To conclude: unfortunately for Magic Dirt and the entire jeans-wearing population, you DO have to wash your jeans more often now that they all have fucking spandex or elastane in them and I hate it. HATE IT.

    1. Max Sharam sadly didn’t rate highly, but come on, when you’re up again PJ Harvey, the competition’s fierce.

      OOOOOH. Now, see, I feel like Max Sharam might be scarier than PJH, because Polly Jean is more of a known quantity, and you could probably just invite her in for a glass of wine and talk about sculpture and first world war poetry for a while.

      To conclude: unfortunately for Magic Dirt and the entire jeans-wearing population, you DO have to wash your jeans more often now that they all have fucking spandex or elastane in them and I hate it. HATE IT.

      I KNOW. And then they shrink, and you have to break them in again, and it’s just way too much effort for overpriced denim that won’t last as long as it should.

      1. Denim anecdote: I went on a roadtrip down the east coast of the US with an American friend in, like, 2008 and she said something about “third-day jeans” and I went, “er, what?” and then by the time I bought my next jeans the spandex had happened and I sent her an email going, “OMG I KNOW WHAT YOU MEAN NOW”.

        Belated addendum to my comment because I realised that, while I know the Mavis’s, I didn’t think I knew Cry, which seemed weird for a one-hit wonder. Then I listened to song, realised I did know it, but had never realised it was the Mavis’s because I knew them for “Naughty Boy” and that’s a different fish.

        (PS: Steph, Mr Dee specifically wants to know where the Ammonia is on the list. Surely he’s not the only one who feels this way.)

  3. I won the Melissa (Tkautz) CD from Fox FM. And I think she was fly spraying herself in a video.

    I used to think there was a drug called dohyoh because of that John Farnham-Danielle (think I’m missing an apostrophe there) Gaha. “Do you do the drug or does the drug dohyoh”. And I used to think it was an incomplete line, like WTF does dohyoh DO then???

  4. We used to play a few Moler covers in one of the various Adelaide wanna-be alt bands I was in (not the good one, which was all girls.) And due to the magic of the internet I am now ‘friends’ with Helen “Helcat” Cattenach and I finally know the chord progression I could never get at the end of ‘Red Light Disco’.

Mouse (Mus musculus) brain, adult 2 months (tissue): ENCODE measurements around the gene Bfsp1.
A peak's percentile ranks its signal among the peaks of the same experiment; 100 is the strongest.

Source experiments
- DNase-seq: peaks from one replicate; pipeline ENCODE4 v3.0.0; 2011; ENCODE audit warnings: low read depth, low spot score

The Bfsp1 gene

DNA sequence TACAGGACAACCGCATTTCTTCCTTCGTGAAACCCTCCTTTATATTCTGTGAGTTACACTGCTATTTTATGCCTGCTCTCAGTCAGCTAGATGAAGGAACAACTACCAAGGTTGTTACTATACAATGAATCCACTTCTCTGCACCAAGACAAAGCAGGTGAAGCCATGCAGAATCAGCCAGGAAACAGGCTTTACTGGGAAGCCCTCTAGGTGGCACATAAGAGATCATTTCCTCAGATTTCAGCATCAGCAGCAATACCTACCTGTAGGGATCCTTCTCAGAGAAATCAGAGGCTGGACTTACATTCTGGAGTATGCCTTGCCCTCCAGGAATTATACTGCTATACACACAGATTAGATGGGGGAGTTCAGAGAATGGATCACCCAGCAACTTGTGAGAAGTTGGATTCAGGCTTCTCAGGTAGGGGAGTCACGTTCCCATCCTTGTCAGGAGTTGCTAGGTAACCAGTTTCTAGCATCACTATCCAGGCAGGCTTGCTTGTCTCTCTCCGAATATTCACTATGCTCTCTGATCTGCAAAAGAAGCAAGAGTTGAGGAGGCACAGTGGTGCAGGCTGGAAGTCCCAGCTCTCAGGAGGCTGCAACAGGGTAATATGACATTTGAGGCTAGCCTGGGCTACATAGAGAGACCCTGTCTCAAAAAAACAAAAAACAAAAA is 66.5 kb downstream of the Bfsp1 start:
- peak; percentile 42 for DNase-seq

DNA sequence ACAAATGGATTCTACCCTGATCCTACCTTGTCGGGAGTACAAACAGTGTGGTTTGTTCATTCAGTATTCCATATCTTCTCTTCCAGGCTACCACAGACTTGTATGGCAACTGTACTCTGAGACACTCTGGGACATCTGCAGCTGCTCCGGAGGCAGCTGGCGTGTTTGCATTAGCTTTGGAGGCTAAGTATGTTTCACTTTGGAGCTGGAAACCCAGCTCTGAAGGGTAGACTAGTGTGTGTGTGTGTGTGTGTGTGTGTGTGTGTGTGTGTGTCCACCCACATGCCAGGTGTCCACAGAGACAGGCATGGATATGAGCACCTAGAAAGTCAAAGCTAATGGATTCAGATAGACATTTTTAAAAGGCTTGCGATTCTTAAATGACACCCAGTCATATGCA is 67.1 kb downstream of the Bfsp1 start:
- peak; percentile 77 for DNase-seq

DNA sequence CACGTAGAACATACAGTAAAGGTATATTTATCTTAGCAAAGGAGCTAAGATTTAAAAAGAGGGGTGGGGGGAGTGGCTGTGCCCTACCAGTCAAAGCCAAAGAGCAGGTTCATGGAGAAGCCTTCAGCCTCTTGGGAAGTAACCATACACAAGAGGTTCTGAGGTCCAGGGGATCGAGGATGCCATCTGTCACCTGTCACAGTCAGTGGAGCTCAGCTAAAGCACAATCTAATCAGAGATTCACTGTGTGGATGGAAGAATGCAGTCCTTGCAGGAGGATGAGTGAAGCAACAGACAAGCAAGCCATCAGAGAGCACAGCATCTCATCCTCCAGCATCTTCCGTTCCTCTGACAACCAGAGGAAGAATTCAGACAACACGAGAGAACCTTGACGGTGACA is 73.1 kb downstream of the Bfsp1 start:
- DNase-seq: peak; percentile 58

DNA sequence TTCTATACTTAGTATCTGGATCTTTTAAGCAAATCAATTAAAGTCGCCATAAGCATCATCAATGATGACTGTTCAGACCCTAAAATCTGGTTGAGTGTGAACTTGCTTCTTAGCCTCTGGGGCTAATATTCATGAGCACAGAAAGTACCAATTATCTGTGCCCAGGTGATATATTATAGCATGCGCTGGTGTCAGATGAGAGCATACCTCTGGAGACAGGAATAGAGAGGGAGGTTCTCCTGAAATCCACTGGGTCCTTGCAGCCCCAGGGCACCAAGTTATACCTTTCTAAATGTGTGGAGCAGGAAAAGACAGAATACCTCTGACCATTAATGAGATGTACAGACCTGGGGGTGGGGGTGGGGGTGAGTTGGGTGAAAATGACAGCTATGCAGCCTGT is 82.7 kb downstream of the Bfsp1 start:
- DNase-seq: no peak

5. Amazing list. Everything is gold. Stephanie wanted me to share some things with you all:

    1. I went to see Savage Garden at the Silverdome in Launceston when I was 7 (1997). I fell asleep during the support act and was woken up when SG game on stage. As established this morning – I still know all the words to ‘I Want You’.
    2. My dad is a winemaker. In the 90s I grew up on a vineyard in Tasmania. From 1997-1999 my Dad decided we needed to make use of the amphitheatre and so the winery/vineyard held concerts. So the first concerts I went to were Wendy Matthews, Kate Cebrano and Christine Anu. Amazing right?

  6. Mr Dee should know that there will be a part 2. I arbitrarily decided we should cut off the post at 50 because we didn’t want this post to go forever.

  7. Jocelyn

    awesome post… I’m a kylie fan from the locomotion days of being a 12 y/o needing a tiered skirt like immediately… Impossible Princess and her show at the Enmore was truly her finest…..

    And go the 90s indie rock… A bit of Clouds… A bit of Hummingbirds….. *sigh….

  8. Thank you for that commentary on No Aphrodisiac. Every time it comes up on my playlist I wish I could get a bread knife (see what I did there?) and saw off the last 30 seconds.

    It is also, embarrassingly, the only song on this entire list that I know. (But, you know, Canadian. And also I kind of skipped the 90’s, musically speaking.)

    1. I think there’s actually a radio edit somewhere that cuts that bit off. As a kid I was OUTRAGED that ART had been REDUCED FOR THE SAKE OF POLITICAL CORRECTNESS, but now I’m like, “Yeah, nuh.” I should try and unearth it.

      1. The radio edit cuts out slightly more than the last 30 seconds — 3:26 vs 4:20 — but I totally have a copy… for some reason, they didn’t like to put the album version on compilation CDs, either (hi, Unofficial National Anthems compilation albums!)

  9. sqbr

    This was a lot of fun even if it was objectively WRONG on certain points. Namely the lack of Nick Cave and the choice of Powderfinger song. But it did point out some holes in my own collection. *goes off to listen to the youtube versions of the songs not on the spotify list*

  10. “You Sound Like Louis Burdett” always reminds me of my best friend from my last three years of high school. He introduced me to The Whitlams (I grew up in a Classical Music Only household) & we used to drive around after school singing that song at the top of our lungs. Sadly our friendship couldn’t overcome the massive class divide that opened up between us once we left school. I still love the song, but it makes me a bit sad now.

    The rest of this list is a study in “wait that was from the 90s? Wait, that was Australian?!” for me – I didn’t start independently listening to what my girlfriend laughs at me for calling Contemporary Music until 2005. I feel like I have missed out on so much! Clearly I needed some of these important life lessons!